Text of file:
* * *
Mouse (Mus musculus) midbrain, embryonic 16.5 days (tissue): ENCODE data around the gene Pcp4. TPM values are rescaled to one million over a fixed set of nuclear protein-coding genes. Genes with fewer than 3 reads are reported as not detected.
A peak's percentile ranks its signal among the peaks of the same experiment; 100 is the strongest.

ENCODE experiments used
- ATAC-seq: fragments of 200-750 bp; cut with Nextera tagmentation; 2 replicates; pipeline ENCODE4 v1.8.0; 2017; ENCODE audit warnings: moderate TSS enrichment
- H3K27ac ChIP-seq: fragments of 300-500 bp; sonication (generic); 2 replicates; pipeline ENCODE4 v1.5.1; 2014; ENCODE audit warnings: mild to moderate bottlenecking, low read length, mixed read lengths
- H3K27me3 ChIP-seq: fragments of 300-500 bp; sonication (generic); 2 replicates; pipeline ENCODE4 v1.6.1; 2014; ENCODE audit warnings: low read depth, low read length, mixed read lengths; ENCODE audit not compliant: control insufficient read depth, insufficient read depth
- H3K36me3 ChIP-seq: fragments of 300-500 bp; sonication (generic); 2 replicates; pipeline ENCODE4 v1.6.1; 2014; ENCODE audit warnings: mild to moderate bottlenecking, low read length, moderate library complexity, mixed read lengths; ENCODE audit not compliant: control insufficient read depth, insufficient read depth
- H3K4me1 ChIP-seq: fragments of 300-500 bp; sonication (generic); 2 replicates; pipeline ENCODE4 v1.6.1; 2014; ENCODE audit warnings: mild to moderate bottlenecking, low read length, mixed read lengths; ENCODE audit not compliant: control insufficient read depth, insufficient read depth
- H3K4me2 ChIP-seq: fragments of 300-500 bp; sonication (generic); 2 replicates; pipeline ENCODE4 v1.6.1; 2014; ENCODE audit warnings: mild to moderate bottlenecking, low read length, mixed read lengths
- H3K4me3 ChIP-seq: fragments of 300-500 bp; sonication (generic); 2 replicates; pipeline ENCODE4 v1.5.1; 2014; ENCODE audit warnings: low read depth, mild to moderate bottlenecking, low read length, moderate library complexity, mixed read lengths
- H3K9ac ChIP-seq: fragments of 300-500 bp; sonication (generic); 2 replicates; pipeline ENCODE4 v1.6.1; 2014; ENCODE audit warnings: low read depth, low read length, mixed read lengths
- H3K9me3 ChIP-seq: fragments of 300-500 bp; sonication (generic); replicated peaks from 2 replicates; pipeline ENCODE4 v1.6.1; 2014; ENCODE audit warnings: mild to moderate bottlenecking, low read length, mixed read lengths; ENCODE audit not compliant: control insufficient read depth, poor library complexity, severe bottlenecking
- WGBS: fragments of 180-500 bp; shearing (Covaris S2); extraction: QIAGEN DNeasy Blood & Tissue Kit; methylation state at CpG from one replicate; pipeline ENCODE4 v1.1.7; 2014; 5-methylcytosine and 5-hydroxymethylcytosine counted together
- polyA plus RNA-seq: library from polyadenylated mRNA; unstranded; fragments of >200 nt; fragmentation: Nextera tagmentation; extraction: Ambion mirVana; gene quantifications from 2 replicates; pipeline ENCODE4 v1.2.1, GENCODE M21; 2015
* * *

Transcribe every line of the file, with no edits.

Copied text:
Mouse (Mus musculus) midbrain, embryonic 16.5 days (tissue): ENCODE data around the gene Pcp4. TPM values are rescaled to one million over a fixed set of nuclear protein-coding genes. Genes with fewer than 3 reads are reported as not detected.
A peak's percentile ranks its signal among the peaks of the same experiment; 100 is the strongest.

ENCODE experiments used
- ATAC-seq: fragments of 200-750 bp; cut with Nextera tagmentation; 2 replicates; pipeline ENCODE4 v1.8.0; 2017; ENCODE audit warnings: moderate TSS enrichment
- H3K27ac ChIP-seq: fragments of 300-500 bp; sonication (generic); 2 replicates; pipeline ENCODE4 v1.5.1; 2014; ENCODE audit warnings: mild to moderate bottlenecking, low read length, mixed read lengths
- H3K27me3 ChIP-seq: fragments of 300-500 bp; sonication (generic); 2 replicates; pipeline ENCODE4 v1.6.1; 2014; ENCODE audit warnings: low read depth, low read length, mixed read lengths; ENCODE audit not compliant: control insufficient read depth, insufficient read depth
- H3K36me3 ChIP-seq: fragments of 300-500 bp; sonication (generic); 2 replicates; pipeline ENCODE4 v1.6.1; 2014; ENCODE audit warnings: mild to moderate bottlenecking, low read length, moderate library complexity, mixed read lengths; ENCODE audit not compliant: control insufficient read depth, insufficient read depth
- H3K4me1 ChIP-seq: fragments of 300-500 bp; sonication (generic); 2 replicates; pipeline ENCODE4 v1.6.1; 2014; ENCODE audit warnings: mild to moderate bottlenecking, low read length, mixed read lengths; ENCODE audit not compliant: control insufficient read depth, insufficient read depth
- H3K4me2 ChIP-seq: fragments of 300-500 bp; sonication (generic); 2 replicates; pipeline ENCODE4 v1.6.1; 2014; ENCODE audit warnings: mild to moderate bottlenecking, low read length, mixed read lengths
- H3K4me3 ChIP-seq: fragments of 300-500 bp; sonication (generic); 2 replicates; pipeline ENCODE4 v1.5.1; 2014; ENCODE audit warnings: low read depth, mild to moderate bottlenecking, low read length, moderate library complexity, mixed read lengths
- H3K9ac ChIP-seq: fragments of 300-500 bp; sonication (generic); 2 replicates; pipeline ENCODE4 v1.6.1; 2014; ENCODE audit warnings: low read depth, low read length, mixed read lengths
- H3K9me3 ChIP-seq: fragments of 300-500 bp; sonication (generic); replicated peaks from 2 replicates; pipeline ENCODE4 v1.6.1; 2014; ENCODE audit warnings: mild to moderate bottlenecking, low read length, mixed read lengths; ENCODE audit not compliant: control insufficient read depth, poor library complexity, severe bottlenecking
- WGBS: fragments of 180-500 bp; shearing (Covaris S2); extraction: QIAGEN DNeasy Blood & Tissue Kit; methylation state at CpG from one replicate; pipeline ENCODE4 v1.1.7; 2014; 5-methylcytosine and 5-hydroxymethylcytosine counted together
- polyA plus RNA-seq: library from polyadenylated mRNA; unstranded; fragments of >200 nt; fragmentation: Nextera tagmentation; extraction: Ambion mirVana; gene quantifications from 2 replicates; pipeline ENCODE4 v1.2.1, GENCODE M21; 2015